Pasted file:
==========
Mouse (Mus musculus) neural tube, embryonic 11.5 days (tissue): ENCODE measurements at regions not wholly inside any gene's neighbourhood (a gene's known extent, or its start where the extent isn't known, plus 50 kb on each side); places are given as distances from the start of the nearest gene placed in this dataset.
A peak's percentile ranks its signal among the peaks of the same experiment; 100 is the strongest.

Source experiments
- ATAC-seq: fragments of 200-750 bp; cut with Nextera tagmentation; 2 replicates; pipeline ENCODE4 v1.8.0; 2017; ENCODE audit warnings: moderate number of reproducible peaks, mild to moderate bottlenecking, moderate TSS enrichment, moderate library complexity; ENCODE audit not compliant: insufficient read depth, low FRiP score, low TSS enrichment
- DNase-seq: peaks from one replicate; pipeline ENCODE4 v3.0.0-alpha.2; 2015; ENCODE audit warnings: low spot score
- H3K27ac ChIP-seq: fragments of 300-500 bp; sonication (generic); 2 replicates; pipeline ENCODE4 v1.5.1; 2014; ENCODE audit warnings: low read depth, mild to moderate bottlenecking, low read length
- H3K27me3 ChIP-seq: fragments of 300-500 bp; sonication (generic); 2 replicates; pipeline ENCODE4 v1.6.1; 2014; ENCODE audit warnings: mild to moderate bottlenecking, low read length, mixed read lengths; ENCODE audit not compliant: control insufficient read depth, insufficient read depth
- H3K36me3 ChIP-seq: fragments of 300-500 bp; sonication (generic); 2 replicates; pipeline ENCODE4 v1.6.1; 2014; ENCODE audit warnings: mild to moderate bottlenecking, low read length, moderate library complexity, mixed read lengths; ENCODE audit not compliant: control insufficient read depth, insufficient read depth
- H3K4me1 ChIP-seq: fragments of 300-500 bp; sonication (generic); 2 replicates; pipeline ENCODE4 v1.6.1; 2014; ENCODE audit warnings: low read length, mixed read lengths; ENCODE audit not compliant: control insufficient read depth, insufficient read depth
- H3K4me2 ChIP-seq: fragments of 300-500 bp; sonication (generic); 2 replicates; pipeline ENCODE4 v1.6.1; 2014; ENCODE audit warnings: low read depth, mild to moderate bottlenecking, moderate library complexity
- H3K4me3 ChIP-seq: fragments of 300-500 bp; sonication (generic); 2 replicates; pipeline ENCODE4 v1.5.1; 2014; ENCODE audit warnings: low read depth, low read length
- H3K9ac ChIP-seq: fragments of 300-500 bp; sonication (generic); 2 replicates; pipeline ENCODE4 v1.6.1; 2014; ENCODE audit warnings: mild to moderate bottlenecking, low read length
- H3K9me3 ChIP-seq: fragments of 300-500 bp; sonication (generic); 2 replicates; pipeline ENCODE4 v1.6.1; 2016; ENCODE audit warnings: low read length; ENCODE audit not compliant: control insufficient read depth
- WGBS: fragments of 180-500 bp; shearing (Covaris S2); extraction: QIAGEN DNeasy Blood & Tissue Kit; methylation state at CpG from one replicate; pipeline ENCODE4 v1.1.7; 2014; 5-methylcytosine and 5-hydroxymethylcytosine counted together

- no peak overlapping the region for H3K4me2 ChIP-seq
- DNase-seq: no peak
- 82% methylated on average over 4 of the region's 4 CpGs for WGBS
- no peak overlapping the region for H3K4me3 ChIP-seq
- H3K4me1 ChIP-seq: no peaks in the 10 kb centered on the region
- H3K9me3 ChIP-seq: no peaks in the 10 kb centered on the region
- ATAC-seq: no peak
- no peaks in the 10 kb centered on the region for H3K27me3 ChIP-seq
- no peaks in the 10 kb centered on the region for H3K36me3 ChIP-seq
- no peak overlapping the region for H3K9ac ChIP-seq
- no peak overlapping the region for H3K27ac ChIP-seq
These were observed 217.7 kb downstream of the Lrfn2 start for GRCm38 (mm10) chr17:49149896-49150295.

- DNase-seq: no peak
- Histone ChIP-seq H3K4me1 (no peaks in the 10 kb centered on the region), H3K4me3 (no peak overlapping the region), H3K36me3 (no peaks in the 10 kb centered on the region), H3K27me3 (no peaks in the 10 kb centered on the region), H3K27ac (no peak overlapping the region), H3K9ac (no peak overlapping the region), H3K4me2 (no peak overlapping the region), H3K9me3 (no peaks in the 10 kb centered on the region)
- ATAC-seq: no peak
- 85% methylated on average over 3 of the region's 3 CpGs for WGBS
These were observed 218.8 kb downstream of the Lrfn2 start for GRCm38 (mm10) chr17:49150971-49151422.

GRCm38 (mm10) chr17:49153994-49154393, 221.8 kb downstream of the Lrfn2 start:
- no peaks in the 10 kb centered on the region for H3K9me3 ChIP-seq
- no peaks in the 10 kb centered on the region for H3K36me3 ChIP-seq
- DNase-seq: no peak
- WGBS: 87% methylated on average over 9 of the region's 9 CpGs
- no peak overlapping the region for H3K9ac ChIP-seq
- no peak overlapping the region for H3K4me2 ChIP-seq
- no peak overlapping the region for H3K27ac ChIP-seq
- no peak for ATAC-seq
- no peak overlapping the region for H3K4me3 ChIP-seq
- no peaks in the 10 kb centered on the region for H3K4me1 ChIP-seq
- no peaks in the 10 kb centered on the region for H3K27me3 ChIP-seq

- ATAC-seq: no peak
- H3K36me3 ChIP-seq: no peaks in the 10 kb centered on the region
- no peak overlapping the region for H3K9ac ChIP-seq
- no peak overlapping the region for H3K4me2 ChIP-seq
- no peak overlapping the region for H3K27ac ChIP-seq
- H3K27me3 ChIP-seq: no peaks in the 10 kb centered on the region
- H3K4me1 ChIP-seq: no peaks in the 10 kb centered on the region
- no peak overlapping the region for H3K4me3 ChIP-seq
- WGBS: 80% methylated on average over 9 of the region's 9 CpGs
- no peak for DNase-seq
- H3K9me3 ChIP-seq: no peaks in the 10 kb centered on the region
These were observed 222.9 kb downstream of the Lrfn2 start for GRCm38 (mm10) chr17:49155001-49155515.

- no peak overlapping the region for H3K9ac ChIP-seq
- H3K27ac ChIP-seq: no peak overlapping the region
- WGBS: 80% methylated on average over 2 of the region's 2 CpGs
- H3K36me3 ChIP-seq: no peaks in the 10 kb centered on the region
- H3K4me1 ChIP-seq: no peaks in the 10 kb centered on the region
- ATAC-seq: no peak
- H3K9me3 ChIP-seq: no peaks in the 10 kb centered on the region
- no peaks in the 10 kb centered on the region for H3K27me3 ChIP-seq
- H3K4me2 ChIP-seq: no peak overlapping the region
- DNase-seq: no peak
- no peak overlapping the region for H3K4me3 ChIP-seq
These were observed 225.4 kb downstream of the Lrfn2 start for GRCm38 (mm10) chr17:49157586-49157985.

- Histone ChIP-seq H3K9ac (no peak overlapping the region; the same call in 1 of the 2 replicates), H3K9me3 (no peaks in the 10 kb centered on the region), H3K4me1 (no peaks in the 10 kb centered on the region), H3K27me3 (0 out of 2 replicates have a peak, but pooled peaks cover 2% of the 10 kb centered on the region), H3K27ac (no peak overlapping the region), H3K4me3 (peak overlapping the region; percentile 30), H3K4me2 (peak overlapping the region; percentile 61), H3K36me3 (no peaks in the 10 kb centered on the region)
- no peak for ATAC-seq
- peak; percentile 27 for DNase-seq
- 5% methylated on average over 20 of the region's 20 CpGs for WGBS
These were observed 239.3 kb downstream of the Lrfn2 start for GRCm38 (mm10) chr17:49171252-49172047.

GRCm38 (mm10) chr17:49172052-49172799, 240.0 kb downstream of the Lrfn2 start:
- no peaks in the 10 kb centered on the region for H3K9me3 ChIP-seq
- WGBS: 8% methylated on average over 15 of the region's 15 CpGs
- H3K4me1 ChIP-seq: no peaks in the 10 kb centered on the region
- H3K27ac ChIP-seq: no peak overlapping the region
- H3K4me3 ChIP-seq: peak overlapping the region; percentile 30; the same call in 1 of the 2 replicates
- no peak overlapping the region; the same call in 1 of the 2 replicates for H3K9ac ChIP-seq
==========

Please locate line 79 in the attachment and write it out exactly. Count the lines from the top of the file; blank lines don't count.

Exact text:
- no peak overlapping the region; the same call in 1 of the 2 replicates for H3K9ac ChIP-seq